Find the common multiples and LCM of the following number pairs.
6 and 8

9 and 15

10 and 12

15 and 20

14 and 21

(You may use other materials for this drill)


2. Review
Conduct a review on how to express a number as a product of
its prime factors. Provide examples and exercises for this.
3. Motivation
Show a picture of a girl helping her mother in a flower shop. Ask the
pupils to tell something about the picture. Elicit the value of helpfulness.
Ask: How do you show helpfulness at home? In the school? Is it good to
be helpful? Why?
B. Developmental Activities
1. Presentation
Present each problem to the
class. Problem A
Elvira is going to prepare bouquets of roses and bouquets of
daisies. She has 36 roses and 24 daisies. What is the greatest number
of each flower that she can use in a bouquet if bouquets have the same
number of flowers?
Have the pupils read the problem. Then ask: What is Elvira going to do
with the flowers? How many roses does she have? How many daisies?
Problem B
Divina is going to prepare bouquets of roses with 5 roses to a bouquet
and bouquets of daisies with 6 daisies to a bouquet. What will be the
smallest number of roses and daisies that she will need for her bouquets?
Have the pupils read the problem. Then ask: What is Divina
planning to do? How many roses will she need to prepare a bouquet of
roses? How many daisies does she need to prepare a bouquet of
daisies? How will you solve for the answer to each problem?

126

2. Performing the Activities


Group the pupils into six working teams and have them perform the tasks.
Problem A
Solution 1: Finding the Greatest Common Factor (GCF) by listing
the factors of 36 and 24.
The factors of 36 are 1, 2, 3, 4, 6, 9, 12, 18, and 36
The factors of 24 are 1, 2, 3, 4, 6, 8, 12, and 24
Common Factors: 1, 2, 3, 4,6, and 12
Greatest Common Factor: 12
Solution 2: Finding the Greatest Common Factor (GCF) of 36 and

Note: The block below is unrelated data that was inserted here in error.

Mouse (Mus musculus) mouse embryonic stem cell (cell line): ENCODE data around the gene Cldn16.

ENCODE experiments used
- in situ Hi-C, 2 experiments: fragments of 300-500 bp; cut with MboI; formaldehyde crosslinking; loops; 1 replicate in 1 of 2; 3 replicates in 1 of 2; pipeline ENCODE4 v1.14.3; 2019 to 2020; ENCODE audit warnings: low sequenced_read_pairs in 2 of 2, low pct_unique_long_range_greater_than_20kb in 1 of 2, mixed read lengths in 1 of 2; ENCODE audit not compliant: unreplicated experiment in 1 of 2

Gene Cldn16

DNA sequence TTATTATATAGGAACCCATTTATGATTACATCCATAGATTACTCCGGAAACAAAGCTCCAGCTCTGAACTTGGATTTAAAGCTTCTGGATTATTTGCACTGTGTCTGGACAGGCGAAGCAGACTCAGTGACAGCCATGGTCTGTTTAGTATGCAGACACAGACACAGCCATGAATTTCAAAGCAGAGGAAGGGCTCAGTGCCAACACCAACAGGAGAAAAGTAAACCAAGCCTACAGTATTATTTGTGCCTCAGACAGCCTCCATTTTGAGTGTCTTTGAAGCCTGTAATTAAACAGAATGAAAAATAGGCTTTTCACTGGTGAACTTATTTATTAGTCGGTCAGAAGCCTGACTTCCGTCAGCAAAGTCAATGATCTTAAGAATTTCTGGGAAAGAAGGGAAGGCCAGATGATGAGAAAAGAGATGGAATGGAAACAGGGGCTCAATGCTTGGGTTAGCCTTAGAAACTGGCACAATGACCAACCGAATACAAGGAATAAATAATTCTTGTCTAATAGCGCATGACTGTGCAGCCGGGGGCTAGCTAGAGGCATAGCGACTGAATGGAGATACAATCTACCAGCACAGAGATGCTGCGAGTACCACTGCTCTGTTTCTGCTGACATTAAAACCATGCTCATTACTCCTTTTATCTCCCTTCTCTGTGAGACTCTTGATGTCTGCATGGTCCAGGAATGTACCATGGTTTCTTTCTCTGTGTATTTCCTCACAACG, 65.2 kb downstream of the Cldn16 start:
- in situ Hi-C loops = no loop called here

24 by prime factorization.
36 = 2 x 2 x 3 x 3
24 = 2 x 2 x 2 x 3
Common Prime Factors:
2x2x3
GCF: 12
Solution 3: Finding the GCF of 24 and 36 by continuous division.
2

24 36

12

18

6
2

9
3

GCF: 2 x2 x 3 = 12
Problem B
Solution 1: Finding the Least Common Multiple (LCM) by listing
some multiples of 5 and 6
Multiples of 5: 5, 10, 15,20, 25, 25, 30,35, 40 45, 50, 55, 60, ...
Multiples of 6: 6, 12, 18,24, 30, 36, 42, 48, 54, 60..
Common Multiples of 5 and 6: 30, 60, ...
Least Common Multiple (LCM): 30
Solution 2: Finding the Least Common Multiple (LCM) of 5 and 6
by prime factorization.
5=1x5
6=2x3
LCM= 1x 2 x 5 x 3 = 30
Solution 3: Finding the Least Common Multiple (LCM) of 5 and 6
by continuous division.

127

5 1
`I
1
LCM=2 x 3 x 5 = 30
3. Processing the Activities
Ask the groups to present and discuss their answers on the board.
Expected answers:
For Problem A
We used the 4-step plan in solving problems involving GCF and LCM
of two numbers: Understand, Plan, Solve, and Check and Look
Back.
We solved for the answer by listing method, prime factorization,
and continuous division.
4. Reinforcing the Concept and Skill
Discuss the presentation on top of page 96 of LM Math Grade 4.
Have the pupils solve the following problems.
1. Aira baked 60 cupcakes and 48 cookies. If she is going to pack
them in boxes of cupcakes and boxes of cookies, what is the
most number of each item will the boxes contain if these are
of the same number?
2. Aling Maring is going to sell suman in bundles. What is the least
number of suman that she could sell in bundles of 3 and 5?
Ask the pupils to solve the problems under Get Moving on page 97,
LM Math Grade 4. Check their answers. For mastery, have them
solve the problems under Keep Moving on page 97 to
98 of LM Math Grade 4. Check the pupils' answers.
5. Summarizing the Lesson
Summarize the lesson by asking: How do we solve problems
GCF
andplan
LCMinofsolving
two given
numbers?
involving
We use the
4-step
problems
involving GCF

and LCM of two given numbers. Understand, Plan, Solve,


and Check and Look Back
We solve for the answer by listing method, prime
factorization, and continuous division.

6. Applying to New and Other Situations


Have the pupils do the exercises under Apply Your Skills on page 98,
LM Math Grade 4. Encourage some pupils to show and discuss the answers.
128

C. Assessment
Read and solve each problem. Write your answers on your answer sheet.
1. Mr. Roldan's class is composed of 28 boys and 35 girls. If he is going to make
groups of boys and groups of girls for the activities, what is the biggest number
of children in the group if they are of the same number?
2. Dade is going to pack puto in boxes of 6 and 12 pieces. What is the
smallest number of puto that she can pack using the boxes?
D. Home Activity
Remediation
Provide more practice on finding the GCF and LCM of two numbers.
Then, give problems similar to those given in the lesson.
Enrichment
Read and solve each problem. Write the answers in your notebook.
1. Oranges are sold in boxes of 6, 8, 10, and 12. How can Mario buy 60 oranges?